16/10/2007 - 22:00

Spotlight on business growth

16/10/2007 - 22:00

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It may have made its name selling haberdashery and bolts of chiffon, but big box-style retailer Spotlight is moving on by diversifying into home decor and party supplies, investing more than $10 million in the Western Australian market.

Spotlight on business growth

It may have made its name selling haberdashery and bolts of chiffon, but big box-style retailer Spotlight is moving on by diversifying into home decor and party supplies, investing more than $10 million in the Western Australian market.

Spotlight is planning to overhaul its eight WA stores (and 108 national outlets) and expand its local footprint by 10,000 square metres with the opening of new mega-stores in Myaree, Innaloo, and regional stores in Albany and maybe Karratha.

In Perth last week to open the company’s refurbished Cannington Store, Spotlight chief executive Stephen Carter told WA Business News it was close to securing a site in Albany for a 2,500sq m regional store and was assessing a move into the booming north-west mining town of Karratha.

Outside of Perth, the retailer has stores in Rockingham, Mandurah, Bunbury and Geraldton. 

“We hope to secure a site in Albany over the next three to four weeks, and depending on where, we could have a store open there in early 2009,” he said.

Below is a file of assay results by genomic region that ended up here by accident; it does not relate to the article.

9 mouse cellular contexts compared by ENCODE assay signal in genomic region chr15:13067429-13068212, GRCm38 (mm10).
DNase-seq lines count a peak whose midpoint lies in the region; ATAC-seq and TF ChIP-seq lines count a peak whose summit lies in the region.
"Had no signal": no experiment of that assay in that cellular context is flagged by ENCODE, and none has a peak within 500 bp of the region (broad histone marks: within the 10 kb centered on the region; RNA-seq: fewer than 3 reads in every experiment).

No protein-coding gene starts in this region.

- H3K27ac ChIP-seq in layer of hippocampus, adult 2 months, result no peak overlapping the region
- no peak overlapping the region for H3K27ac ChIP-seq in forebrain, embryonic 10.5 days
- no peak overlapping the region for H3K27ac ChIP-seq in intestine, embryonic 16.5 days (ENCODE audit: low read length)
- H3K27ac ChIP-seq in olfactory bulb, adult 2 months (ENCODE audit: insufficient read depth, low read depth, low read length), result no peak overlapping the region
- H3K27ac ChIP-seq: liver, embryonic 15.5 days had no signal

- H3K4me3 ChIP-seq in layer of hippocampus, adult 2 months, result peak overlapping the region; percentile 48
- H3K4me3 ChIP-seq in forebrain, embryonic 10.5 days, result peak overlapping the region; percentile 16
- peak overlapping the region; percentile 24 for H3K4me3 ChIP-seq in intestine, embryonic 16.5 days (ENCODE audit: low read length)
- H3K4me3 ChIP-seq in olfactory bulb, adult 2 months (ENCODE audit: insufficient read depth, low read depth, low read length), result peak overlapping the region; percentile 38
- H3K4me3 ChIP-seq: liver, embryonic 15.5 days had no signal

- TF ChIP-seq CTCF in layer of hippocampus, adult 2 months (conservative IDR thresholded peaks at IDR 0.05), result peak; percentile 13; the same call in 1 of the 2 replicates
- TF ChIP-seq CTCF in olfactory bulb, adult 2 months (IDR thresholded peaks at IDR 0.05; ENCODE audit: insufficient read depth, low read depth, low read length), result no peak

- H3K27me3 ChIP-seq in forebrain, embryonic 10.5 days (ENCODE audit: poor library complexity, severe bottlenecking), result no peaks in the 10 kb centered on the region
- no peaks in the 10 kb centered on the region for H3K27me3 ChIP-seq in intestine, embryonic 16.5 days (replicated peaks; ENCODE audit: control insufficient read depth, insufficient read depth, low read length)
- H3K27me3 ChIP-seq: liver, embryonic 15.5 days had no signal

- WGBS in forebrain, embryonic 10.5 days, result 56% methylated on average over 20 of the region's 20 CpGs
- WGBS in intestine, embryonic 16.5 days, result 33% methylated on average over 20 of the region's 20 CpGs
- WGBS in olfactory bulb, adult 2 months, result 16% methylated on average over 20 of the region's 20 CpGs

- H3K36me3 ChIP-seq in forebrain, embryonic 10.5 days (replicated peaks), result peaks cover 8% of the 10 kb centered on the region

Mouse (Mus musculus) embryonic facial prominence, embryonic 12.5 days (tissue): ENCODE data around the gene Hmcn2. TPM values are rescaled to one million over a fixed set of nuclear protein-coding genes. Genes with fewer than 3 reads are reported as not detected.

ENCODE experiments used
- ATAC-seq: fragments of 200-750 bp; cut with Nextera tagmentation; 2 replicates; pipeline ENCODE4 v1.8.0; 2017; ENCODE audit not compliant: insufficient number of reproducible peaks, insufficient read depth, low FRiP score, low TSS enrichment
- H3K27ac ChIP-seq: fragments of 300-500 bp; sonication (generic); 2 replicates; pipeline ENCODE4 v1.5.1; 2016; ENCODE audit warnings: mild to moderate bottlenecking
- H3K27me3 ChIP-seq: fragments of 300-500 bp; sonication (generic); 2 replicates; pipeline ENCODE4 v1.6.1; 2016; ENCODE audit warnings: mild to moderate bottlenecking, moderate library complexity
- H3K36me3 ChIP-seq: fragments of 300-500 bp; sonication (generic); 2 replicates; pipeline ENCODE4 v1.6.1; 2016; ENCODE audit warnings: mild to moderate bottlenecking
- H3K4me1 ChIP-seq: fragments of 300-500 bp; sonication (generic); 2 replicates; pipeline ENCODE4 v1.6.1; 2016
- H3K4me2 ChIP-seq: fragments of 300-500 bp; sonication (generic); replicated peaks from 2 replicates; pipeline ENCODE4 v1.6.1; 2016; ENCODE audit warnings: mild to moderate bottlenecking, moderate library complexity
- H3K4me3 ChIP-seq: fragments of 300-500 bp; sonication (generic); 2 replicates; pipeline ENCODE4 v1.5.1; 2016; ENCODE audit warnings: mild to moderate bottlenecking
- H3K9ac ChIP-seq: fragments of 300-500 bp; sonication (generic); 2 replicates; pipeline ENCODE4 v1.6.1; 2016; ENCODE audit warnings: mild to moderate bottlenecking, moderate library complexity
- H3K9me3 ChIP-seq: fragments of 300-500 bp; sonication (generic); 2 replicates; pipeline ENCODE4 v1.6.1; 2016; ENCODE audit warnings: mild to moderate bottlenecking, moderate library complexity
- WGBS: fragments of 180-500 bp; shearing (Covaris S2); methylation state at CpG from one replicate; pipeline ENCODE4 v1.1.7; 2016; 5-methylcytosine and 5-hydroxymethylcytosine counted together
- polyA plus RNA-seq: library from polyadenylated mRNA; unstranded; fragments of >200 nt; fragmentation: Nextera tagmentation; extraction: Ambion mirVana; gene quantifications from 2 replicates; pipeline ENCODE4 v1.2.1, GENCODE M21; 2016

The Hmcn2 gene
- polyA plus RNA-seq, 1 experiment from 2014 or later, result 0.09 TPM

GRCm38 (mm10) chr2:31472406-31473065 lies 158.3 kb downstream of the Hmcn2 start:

“We may consider Karratha, but it adds new challenges with logistics and finding appropriate staff.”

Mr Carter said Spotlight was converting all its format stores into a mega-centre format, which divided outlets into rooms to showcase home decor, giftware, bathroom solutions and linen, plus the traditional areas of sewing/fabrics.

The Cannington store will be the first in WA to have a party supplies department, called S’Party, which Spotlight hopes to introduce across all WA stores by Christmas, except Rockingham.

“Our aim is to increase ‘shopability’ and add 18 per cent more stock to our stores and increase the size of our range…the big push into home furnishings with custom made solutions for customers is part of the plan,” Mr Carter said.

From opening a single store in Malvern, Victoria, in 1973, Spotlight has grown to become Australia’s largest chain of fabric, craft and home interiors stores and a significant developer.

Posting $800 million in sales through its Spotlight stores last financial year, Mr Carter said he was intent on making its outdoor and adventure goods subsidiary, Anaconda, the dominant player in the sector by expanding from nine co-located stores to 17 this year, and out to 50 next year.

Mr Carter said WA’s planning and trading hour regimes were difficult to negotiate and quite costly to comply with compared with other states and countries, with what he considered unnecessary limitations placed on products and inconsistent trading periods.

“At Anaconda Joondalup they’re not allowed to sell clothing. At Spotlight Innaloo, we’re not allowed to sell glassware, china or greeting cards…it adds an incredible level of complexity to doing business here,” he said.

“If we do a ‘door buster deal’ marketing campaign on crockery for example, we’ll have to state it’s not available at Innaloo, our newest mega-store. It’s difficult to be as persuasive with marketing if you can’t open on a Sunday either.”

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